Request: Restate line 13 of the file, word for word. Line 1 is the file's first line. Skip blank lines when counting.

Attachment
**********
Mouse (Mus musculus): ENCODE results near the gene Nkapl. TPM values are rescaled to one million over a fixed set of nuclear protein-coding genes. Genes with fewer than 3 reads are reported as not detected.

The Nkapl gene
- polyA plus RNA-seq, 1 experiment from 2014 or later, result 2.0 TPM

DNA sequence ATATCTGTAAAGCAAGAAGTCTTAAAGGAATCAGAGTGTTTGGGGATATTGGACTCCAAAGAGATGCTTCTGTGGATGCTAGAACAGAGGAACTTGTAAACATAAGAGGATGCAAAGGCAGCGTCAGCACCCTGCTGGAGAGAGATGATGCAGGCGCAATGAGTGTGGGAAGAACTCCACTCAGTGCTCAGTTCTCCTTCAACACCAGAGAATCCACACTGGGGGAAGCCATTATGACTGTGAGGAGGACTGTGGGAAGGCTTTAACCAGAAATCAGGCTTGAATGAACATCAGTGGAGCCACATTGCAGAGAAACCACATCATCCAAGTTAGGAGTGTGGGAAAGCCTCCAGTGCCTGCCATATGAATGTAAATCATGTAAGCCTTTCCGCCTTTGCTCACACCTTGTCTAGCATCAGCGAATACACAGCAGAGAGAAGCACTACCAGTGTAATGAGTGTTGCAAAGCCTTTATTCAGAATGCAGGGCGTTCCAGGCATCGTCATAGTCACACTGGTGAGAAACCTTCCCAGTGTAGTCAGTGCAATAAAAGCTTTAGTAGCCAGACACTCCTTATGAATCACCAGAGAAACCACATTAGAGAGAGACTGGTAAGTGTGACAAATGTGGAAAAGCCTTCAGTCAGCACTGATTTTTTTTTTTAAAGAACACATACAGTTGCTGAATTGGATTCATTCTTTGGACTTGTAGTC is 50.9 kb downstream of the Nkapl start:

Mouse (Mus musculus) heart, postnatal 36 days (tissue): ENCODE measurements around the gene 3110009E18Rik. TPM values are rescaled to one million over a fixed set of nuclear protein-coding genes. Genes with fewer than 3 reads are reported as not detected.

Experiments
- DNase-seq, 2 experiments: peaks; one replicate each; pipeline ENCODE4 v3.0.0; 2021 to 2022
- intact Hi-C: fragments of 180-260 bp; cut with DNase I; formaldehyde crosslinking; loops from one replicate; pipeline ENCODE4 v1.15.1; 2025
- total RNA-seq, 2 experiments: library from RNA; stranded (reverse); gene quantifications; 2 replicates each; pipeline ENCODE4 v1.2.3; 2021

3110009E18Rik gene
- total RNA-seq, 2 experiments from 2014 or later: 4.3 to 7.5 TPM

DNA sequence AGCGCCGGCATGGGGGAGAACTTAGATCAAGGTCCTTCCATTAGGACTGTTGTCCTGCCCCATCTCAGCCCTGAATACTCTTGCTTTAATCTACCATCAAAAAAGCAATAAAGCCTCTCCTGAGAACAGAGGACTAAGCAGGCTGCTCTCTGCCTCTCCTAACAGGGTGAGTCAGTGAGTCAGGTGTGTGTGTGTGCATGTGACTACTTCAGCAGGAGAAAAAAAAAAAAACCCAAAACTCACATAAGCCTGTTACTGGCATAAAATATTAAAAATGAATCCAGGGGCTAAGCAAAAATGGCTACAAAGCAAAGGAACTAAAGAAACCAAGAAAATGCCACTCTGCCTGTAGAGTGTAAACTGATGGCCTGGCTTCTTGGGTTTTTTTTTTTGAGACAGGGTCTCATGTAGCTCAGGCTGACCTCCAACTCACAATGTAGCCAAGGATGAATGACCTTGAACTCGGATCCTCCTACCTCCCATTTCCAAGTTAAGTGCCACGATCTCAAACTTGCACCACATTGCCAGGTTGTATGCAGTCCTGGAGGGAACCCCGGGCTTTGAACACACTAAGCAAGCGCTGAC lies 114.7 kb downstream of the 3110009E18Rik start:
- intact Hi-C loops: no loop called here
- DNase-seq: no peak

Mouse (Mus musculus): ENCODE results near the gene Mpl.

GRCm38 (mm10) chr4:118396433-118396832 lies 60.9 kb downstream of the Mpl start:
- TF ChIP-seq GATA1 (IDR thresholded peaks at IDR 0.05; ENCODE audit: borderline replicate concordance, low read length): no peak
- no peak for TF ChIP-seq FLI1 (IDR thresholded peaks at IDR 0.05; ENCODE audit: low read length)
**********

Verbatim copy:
- intact Hi-C loops: no loop called here